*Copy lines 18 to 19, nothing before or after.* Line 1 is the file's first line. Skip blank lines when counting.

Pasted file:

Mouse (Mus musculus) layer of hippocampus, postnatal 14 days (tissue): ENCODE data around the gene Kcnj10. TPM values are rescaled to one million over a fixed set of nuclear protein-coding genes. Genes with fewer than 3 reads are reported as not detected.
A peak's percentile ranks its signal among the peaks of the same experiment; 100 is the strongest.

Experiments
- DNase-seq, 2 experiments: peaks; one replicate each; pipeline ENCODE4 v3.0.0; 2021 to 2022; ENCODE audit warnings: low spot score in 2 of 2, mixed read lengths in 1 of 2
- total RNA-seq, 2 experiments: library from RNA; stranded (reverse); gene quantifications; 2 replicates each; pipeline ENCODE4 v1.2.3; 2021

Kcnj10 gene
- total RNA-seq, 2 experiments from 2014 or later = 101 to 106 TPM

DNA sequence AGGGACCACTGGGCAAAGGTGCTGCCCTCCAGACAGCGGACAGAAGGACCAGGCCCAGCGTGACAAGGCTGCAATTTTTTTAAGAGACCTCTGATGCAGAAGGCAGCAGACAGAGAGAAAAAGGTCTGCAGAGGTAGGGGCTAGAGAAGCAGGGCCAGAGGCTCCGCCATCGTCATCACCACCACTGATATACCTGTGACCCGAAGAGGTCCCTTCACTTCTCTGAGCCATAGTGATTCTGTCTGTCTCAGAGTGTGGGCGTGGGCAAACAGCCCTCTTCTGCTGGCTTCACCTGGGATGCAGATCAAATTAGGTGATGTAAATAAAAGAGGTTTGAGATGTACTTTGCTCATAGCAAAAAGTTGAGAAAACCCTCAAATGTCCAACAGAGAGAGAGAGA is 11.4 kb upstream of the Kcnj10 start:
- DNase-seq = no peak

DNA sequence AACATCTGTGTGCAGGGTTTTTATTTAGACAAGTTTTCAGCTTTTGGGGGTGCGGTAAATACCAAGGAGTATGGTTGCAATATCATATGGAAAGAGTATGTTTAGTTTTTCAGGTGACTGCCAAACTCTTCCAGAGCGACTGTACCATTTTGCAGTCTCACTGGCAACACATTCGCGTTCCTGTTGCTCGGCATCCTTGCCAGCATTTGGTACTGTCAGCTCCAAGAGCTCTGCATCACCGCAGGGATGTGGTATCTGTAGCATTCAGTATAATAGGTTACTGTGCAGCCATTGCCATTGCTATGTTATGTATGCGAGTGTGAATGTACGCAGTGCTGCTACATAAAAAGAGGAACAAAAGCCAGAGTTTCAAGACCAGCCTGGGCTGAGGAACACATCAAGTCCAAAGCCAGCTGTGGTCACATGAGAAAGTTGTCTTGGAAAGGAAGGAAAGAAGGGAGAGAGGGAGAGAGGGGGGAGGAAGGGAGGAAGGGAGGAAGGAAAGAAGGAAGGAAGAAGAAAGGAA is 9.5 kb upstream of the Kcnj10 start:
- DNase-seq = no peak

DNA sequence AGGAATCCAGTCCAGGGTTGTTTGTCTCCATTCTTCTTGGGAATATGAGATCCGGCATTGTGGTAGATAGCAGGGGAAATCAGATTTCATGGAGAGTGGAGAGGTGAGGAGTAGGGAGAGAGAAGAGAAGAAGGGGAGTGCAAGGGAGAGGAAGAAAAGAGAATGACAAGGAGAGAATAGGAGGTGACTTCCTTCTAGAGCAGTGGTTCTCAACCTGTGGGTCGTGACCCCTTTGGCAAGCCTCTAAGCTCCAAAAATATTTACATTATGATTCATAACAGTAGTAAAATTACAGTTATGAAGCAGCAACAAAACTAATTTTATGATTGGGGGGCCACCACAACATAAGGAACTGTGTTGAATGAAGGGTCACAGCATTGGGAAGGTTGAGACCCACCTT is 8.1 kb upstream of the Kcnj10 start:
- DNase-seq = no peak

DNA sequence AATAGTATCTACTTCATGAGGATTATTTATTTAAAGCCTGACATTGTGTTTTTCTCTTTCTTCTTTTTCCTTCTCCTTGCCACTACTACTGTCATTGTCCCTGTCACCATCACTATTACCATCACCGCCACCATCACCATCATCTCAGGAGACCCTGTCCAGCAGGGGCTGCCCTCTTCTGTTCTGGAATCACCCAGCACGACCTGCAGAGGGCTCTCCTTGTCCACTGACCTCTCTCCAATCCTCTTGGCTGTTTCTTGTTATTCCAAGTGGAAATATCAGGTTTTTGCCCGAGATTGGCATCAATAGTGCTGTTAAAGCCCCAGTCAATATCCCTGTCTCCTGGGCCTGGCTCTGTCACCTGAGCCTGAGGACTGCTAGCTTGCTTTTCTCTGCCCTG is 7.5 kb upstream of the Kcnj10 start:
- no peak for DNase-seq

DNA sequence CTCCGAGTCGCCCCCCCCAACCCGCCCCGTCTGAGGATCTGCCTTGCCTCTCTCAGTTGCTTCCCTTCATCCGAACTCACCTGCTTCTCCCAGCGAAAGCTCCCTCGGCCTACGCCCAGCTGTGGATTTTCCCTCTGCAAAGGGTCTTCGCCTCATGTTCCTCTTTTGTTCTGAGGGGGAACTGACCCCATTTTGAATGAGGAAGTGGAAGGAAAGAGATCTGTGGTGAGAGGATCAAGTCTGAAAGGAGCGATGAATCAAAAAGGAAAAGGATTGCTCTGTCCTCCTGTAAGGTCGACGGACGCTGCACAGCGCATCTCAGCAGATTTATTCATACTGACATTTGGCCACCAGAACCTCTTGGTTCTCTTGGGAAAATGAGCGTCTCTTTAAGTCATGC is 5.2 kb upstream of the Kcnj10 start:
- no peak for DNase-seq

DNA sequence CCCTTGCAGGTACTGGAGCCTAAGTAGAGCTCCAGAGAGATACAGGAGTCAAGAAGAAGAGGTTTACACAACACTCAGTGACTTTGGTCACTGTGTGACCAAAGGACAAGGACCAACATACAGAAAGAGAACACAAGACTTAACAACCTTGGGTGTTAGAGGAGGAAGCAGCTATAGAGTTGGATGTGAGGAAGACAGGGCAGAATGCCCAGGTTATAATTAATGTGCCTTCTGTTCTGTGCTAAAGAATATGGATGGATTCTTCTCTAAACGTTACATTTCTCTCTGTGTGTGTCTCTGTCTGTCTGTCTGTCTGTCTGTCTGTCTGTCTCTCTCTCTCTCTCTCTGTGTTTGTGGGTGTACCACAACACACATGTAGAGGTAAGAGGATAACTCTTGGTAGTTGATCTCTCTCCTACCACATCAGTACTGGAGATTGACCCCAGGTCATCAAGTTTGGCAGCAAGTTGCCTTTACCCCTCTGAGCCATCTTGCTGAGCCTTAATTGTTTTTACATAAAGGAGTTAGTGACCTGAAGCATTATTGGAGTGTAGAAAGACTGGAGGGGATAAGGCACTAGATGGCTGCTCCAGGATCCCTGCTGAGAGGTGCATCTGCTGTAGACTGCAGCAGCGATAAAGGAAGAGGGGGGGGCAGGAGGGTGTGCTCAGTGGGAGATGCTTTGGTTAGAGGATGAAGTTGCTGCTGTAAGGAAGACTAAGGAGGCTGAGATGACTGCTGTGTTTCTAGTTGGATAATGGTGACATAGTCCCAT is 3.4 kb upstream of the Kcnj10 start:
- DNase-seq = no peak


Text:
DNA sequence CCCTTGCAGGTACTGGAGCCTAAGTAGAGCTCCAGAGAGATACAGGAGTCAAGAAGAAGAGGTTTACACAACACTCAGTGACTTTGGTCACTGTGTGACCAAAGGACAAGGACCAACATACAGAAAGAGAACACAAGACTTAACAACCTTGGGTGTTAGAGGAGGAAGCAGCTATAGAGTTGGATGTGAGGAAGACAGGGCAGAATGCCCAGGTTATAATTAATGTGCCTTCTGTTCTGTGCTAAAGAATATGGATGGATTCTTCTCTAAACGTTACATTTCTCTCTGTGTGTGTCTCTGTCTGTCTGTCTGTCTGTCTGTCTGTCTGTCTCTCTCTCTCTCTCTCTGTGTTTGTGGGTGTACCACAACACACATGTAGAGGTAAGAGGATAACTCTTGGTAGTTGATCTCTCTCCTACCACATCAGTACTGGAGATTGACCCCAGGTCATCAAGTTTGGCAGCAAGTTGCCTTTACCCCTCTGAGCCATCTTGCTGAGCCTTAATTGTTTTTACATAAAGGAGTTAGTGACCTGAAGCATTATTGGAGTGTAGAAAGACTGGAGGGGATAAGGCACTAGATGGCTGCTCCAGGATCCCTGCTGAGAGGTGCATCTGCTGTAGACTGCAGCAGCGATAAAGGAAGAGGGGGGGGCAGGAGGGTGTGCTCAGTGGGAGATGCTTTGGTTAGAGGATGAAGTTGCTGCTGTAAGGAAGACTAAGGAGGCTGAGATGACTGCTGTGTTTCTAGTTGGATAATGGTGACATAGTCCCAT is 3.4 kb upstream of the Kcnj10 start:
- DNase-seq = no peak